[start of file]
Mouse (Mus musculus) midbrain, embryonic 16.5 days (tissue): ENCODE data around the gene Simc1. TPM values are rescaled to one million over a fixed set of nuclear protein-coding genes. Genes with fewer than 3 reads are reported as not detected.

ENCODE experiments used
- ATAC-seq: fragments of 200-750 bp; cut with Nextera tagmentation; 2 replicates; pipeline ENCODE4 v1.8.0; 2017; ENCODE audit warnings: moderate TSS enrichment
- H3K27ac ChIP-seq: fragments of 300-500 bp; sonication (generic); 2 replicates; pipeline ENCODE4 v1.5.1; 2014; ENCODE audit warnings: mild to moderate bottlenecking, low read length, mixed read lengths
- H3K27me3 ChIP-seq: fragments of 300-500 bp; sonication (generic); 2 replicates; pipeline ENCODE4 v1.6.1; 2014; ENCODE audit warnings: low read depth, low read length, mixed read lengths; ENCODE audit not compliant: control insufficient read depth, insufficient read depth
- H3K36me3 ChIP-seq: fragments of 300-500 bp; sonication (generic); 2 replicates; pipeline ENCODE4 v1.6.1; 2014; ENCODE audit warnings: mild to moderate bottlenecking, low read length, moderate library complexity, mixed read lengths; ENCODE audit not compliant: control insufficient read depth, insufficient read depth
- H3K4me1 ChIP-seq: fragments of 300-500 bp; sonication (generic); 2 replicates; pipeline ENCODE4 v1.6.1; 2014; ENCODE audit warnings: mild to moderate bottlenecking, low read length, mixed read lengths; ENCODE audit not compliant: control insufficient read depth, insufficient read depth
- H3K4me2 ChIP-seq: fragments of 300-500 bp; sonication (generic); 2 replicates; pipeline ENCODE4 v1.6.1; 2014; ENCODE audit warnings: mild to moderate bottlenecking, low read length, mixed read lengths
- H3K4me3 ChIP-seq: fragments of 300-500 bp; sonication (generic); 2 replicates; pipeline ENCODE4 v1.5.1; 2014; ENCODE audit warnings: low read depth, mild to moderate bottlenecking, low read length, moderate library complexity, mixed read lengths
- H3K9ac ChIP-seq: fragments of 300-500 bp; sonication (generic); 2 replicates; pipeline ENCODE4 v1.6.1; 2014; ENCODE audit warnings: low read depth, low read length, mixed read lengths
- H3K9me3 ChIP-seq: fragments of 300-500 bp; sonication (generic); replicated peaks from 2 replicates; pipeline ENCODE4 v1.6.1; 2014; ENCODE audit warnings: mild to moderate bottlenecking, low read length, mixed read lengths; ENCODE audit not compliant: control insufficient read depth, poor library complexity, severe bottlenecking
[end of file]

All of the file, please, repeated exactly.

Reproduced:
Mouse (Mus musculus) midbrain, embryonic 16.5 days (tissue): ENCODE data around the gene Simc1. TPM values are rescaled to one million over a fixed set of nuclear protein-coding genes. Genes with fewer than 3 reads are reported as not detected.

ENCODE experiments used
- ATAC-seq: fragments of 200-750 bp; cut with Nextera tagmentation; 2 replicates; pipeline ENCODE4 v1.8.0; 2017; ENCODE audit warnings: moderate TSS enrichment
- H3K27ac ChIP-seq: fragments of 300-500 bp; sonication (generic); 2 replicates; pipeline ENCODE4 v1.5.1; 2014; ENCODE audit warnings: mild to moderate bottlenecking, low read length, mixed read lengths
- H3K27me3 ChIP-seq: fragments of 300-500 bp; sonication (generic); 2 replicates; pipeline ENCODE4 v1.6.1; 2014; ENCODE audit warnings: low read depth, low read length, mixed read lengths; ENCODE audit not compliant: control insufficient read depth, insufficient read depth
- H3K36me3 ChIP-seq: fragments of 300-500 bp; sonication (generic); 2 replicates; pipeline ENCODE4 v1.6.1; 2014; ENCODE audit warnings: mild to moderate bottlenecking, low read length, moderate library complexity, mixed read lengths; ENCODE audit not compliant: control insufficient read depth, insufficient read depth
- H3K4me1 ChIP-seq: fragments of 300-500 bp; sonication (generic); 2 replicates; pipeline ENCODE4 v1.6.1; 2014; ENCODE audit warnings: mild to moderate bottlenecking, low read length, mixed read lengths; ENCODE audit not compliant: control insufficient read depth, insufficient read depth
- H3K4me2 ChIP-seq: fragments of 300-500 bp; sonication (generic); 2 replicates; pipeline ENCODE4 v1.6.1; 2014; ENCODE audit warnings: mild to moderate bottlenecking, low read length, mixed read lengths
- H3K4me3 ChIP-seq: fragments of 300-500 bp; sonication (generic); 2 replicates; pipeline ENCODE4 v1.5.1; 2014; ENCODE audit warnings: low read depth, mild to moderate bottlenecking, low read length, moderate library complexity, mixed read lengths
- H3K9ac ChIP-seq: fragments of 300-500 bp; sonication (generic); 2 replicates; pipeline ENCODE4 v1.6.1; 2014; ENCODE audit warnings: low read depth, low read length, mixed read lengths
- H3K9me3 ChIP-seq: fragments of 300-500 bp; sonication (generic); replicated peaks from 2 replicates; pipeline ENCODE4 v1.6.1; 2014; ENCODE audit warnings: mild to moderate bottlenecking, low read length, mixed read lengths; ENCODE audit not compliant: control insufficient read depth, poor library complexity, severe bottlenecking